Trump to Restore 1033 Program, Giving Military Equipment to Police
Dozens of school police agencies have received surplus military equipment as part of the 1033 Program.
President Trump has lifted restrictions on a controversial program that sends surplus military equipment to police agencies around the country.
The announcement came from Attorney General Jeff Sessions while he spoke at the Fraternal Order of Police (FOP) convention August 28.
Under the 1033 Program, which was first launched in 1990 but greatly expanded in 1997, the military’s excess weapons, vehicles and other equipment are sent to local and state police agencies. Some school district and university police forces also received equipment (detailed below).
Since it’s inception, the 1033 program has transferred more than $5 billion worth of military equipment to police.
Surplus Military Equipment Program Criticisms
The program was sharply curtailed by President Obama in 2015 after riot police were seen with large-caliber weapons and armored vehicles, among other military equipment, during protests in Ferguson, Missouri. Images of those heavily armed police officers sparked criticism that law enforcement agencies were positioning to war with their communities rather than protect and serve them.
In response to those criticisms, Obama signed an executive order banning the government from giving certain military equipment to police, such as certain armored vehicles, large-caliber weapons, ammunition and grenade launchers.
In addition, Obama’s executive order prohibited police departments exclusively serving K-12 schools from receiving anything under the 1033 Program.
In response to Sessions’ announcement, civil rights organizations including the NAACP said Trump’s newest executive order is irresponsible and will inordinately impact minorities.
Military Equipment Ban Completely Lifted
Trump’s order goes into effect immediately and completely repeals Obama’s previous executive order.
The Trump administration stated the announcement reinstates the “full scope of a longstanding program for recycling surplus, lifesaving gear from the Department of Defense, along with restoring the full scope of grants used to purchase this type of equipment from other sources.”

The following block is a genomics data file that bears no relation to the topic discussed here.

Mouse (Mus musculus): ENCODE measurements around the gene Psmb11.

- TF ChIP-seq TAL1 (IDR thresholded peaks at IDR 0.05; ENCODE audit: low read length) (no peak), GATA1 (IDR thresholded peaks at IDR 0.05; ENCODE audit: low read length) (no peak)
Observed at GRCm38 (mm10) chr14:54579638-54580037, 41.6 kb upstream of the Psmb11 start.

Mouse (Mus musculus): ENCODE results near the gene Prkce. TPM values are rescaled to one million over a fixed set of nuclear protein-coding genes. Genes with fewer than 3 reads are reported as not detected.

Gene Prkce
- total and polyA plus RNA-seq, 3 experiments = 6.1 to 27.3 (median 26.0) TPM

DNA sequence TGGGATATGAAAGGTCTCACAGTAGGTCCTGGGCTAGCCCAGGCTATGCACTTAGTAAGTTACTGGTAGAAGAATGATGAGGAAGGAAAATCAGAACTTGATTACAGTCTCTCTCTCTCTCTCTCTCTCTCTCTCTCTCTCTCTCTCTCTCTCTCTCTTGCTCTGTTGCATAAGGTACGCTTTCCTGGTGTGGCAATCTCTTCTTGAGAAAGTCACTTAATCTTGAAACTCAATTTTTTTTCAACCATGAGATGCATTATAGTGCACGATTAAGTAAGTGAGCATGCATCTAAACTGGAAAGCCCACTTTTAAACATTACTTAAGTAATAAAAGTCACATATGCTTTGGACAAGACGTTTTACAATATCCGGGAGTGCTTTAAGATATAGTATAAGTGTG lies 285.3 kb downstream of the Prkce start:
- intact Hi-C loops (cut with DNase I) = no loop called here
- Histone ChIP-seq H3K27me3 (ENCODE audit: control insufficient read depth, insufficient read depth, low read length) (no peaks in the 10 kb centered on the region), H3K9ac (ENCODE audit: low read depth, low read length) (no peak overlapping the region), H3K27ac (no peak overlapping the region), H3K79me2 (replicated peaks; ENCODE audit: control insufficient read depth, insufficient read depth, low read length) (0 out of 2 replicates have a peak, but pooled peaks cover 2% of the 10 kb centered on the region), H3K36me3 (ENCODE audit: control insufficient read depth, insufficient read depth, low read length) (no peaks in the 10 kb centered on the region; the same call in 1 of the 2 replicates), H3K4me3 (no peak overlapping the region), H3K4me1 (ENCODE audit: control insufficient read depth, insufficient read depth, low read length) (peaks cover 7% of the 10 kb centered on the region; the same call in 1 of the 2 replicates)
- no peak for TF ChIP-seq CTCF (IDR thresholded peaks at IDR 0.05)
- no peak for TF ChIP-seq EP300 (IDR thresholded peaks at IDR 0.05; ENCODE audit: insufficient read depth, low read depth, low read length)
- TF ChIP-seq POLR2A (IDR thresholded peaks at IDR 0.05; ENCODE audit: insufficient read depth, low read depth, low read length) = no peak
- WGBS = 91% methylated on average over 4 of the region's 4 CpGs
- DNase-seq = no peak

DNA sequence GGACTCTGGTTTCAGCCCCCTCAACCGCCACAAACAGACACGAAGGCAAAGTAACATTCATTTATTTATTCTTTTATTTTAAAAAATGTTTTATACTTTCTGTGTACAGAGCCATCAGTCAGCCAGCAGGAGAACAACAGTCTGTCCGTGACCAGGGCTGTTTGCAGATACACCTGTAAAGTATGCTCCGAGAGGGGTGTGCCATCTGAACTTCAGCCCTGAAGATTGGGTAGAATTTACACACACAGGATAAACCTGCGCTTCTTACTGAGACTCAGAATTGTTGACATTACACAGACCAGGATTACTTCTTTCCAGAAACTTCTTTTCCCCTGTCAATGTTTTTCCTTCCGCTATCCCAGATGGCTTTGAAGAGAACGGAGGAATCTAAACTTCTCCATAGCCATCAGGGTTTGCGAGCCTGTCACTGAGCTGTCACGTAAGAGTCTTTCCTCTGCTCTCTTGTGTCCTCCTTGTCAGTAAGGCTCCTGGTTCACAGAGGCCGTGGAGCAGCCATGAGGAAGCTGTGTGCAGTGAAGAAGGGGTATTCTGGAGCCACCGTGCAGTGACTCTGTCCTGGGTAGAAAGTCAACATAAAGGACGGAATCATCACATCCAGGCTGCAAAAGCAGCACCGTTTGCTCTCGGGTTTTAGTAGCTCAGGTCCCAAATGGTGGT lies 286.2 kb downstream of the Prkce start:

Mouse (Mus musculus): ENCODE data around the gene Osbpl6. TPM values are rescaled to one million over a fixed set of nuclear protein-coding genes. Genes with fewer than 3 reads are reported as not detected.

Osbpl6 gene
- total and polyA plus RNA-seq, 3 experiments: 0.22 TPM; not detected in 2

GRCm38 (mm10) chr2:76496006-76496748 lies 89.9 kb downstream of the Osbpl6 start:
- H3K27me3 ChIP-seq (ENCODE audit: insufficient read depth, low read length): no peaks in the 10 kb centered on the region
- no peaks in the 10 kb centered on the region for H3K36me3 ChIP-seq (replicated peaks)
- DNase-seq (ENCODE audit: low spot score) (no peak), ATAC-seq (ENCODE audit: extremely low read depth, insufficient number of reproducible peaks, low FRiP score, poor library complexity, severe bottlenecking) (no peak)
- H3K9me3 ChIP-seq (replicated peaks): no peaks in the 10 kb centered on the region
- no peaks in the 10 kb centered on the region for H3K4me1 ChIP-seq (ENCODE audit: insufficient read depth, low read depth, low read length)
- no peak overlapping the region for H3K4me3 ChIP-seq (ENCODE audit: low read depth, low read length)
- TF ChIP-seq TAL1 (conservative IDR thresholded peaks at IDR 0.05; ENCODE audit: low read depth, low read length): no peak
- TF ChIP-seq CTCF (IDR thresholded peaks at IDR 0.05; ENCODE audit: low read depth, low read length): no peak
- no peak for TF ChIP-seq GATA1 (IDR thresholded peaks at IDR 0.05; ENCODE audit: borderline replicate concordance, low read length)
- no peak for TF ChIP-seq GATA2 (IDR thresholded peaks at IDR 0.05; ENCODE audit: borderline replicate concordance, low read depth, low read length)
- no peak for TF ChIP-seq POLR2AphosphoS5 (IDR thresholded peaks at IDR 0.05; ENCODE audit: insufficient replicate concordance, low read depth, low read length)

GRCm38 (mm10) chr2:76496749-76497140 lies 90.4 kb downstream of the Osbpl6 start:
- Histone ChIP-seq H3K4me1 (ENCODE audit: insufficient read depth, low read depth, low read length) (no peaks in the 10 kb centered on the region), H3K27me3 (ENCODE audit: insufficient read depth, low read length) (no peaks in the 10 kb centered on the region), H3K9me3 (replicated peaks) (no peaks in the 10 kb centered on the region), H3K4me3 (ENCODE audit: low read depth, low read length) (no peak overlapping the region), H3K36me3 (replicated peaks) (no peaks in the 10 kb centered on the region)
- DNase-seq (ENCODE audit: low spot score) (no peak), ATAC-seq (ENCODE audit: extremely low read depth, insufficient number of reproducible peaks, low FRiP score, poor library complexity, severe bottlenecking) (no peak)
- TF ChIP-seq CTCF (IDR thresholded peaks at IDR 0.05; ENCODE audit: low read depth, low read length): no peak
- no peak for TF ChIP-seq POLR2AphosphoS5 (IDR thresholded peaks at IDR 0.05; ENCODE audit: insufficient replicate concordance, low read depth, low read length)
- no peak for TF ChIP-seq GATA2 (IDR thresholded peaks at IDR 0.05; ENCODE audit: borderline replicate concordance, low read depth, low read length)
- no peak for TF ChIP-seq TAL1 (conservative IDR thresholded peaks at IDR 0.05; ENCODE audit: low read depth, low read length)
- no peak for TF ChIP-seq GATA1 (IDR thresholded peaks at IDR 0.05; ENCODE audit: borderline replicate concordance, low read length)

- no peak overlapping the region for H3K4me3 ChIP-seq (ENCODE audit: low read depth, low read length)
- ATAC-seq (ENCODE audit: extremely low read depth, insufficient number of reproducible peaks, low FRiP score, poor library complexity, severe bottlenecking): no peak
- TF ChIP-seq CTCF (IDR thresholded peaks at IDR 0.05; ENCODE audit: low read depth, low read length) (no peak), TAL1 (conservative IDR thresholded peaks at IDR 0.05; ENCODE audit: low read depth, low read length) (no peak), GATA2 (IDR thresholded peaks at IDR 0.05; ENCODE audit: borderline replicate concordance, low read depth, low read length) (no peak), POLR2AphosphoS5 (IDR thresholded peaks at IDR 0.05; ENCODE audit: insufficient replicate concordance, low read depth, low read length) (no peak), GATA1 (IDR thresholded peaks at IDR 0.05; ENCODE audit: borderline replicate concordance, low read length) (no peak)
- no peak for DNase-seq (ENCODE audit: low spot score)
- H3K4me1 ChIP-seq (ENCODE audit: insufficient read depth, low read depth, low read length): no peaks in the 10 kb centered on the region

The restored program will repurpose military equipment like helicopters, bayonets and rocket launchers. USA Today first reported that the plan calls for bayonets to be repurposed as utility knives and launchers to shoot tear gas canisters.
“We will not put superficial concerns above public safety,” Attorney General Jeff Sessions said when making the announcement. “The executive order the president will sign today will ensure that you can get the lifesaving gear that you need to do your job and send a strong message that we will not allow criminal activity, violence, and lawlessness to become the new normal. And we will save taxpayer money in the meantime.”
Sessions also cited heightened threats to police and overall public safety and described police as fighting a “a multi-front battle” against violent crime, rising gang violence, the opioid epidemic, terrorism and an eroding culture that demonstrates a “disturbing disrespect for the rule of law.”
Police Groups Applaud Military Equipment Announcement
Sessions’ announcement was met with rounds of applause by the audience at the police convention. FOP President Chuck Canterbury said in a statement that his group, which is the largest police union in the country, has been trying to repeal Obama’s executive order since it was announced.
“The previous administration was more concerned about the image of law enforcement being too ‘militarized’ than they were about our safety,” Canterbury said.
FOP Executive Director James Pasco argued many law enforcement agencies have tight budgets that don’t always allow police officers to get the equipment they need.The program is popular with police departments with small budgets because they usually receive the equipment at little to no cost. Pasco also said most of the military equipment transferred in the program was defensive in nature.
What It Means for School Police and Campus Police
Before Obama restricted the 1033 Program, police forces serving school districts around the country received varying amounts of surplus equipment.
Most notably, a 2014 KHOU review of Texas state records showed at least ten Texas school districts participated in the 1033 program, receiving a combined total of 64 M-16 rifles, 18 M-14 rifles, 25 automatic pistols, extended magazines capable of holding 4,500 rounds of ammunition, armored plating, tactical vests and 15 surplus military vehicles.
In California, five districts including the Los Angeles Unified School District and the San Diego Unified School District received weapons or vehicles through the 1033 Program before Obama’s executive order. Other states where school police received military equipment include Florida, Georgia, Kansas, Michigan and Nevada, according to a September 2014 report authored by the Legal Defense Fund and the social justice advocacy group Texas Appleseed.
It should be noted that some districts returned the weapons granted to them after Obama’s executive order passed, either due to government restrictions, internal discussions or community backlash.
Now law enforcement agencies will be able to apply for grants under the program.
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